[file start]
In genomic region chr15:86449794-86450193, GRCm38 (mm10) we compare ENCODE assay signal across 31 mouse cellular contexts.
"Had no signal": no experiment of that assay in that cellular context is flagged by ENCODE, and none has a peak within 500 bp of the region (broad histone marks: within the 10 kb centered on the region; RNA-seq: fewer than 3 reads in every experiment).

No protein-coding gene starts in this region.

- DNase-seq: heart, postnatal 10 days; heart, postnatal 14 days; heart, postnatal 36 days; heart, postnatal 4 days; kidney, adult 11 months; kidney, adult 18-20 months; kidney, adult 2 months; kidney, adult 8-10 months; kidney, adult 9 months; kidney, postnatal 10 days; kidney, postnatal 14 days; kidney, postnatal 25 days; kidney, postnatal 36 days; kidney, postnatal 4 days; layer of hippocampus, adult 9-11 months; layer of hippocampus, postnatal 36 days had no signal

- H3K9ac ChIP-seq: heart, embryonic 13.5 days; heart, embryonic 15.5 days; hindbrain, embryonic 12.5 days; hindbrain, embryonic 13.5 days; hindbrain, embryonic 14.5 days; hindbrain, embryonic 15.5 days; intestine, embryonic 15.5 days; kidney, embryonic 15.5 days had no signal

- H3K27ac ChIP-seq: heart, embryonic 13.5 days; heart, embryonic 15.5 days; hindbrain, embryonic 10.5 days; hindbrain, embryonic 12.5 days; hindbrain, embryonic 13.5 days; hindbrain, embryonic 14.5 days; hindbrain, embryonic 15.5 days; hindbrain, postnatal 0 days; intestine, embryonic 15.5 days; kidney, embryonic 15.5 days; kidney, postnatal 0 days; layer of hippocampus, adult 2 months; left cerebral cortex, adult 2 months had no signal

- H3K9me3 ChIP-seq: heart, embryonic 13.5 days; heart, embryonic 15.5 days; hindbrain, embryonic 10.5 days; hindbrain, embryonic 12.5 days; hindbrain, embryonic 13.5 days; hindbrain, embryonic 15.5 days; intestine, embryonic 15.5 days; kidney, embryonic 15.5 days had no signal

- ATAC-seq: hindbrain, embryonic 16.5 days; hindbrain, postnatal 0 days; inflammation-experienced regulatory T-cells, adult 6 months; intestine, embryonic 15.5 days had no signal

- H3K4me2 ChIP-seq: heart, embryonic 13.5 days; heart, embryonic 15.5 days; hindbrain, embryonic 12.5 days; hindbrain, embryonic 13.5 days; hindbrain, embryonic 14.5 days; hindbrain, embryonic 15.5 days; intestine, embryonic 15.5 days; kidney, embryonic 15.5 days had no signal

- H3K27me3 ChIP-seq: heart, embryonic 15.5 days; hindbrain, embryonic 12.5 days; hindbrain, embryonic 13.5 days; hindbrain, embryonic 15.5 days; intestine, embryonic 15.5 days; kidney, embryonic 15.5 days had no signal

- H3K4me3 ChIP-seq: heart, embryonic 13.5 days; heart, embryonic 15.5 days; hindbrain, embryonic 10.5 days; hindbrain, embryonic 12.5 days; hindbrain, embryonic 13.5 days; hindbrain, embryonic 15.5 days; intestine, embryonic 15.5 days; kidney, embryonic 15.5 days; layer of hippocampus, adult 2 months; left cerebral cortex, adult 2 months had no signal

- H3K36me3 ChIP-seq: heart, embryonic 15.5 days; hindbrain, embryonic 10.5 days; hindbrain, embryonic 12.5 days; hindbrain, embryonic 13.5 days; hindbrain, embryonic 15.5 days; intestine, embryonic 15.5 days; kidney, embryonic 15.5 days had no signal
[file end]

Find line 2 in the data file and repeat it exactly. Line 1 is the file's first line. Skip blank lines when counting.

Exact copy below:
"Had no signal": no experiment of that assay in that cellular context is flagged by ENCODE, and none has a peak within 500 bp of the region (broad histone marks: within the 10 kb centered on the region; RNA-seq: fewer than 3 reads in every experiment).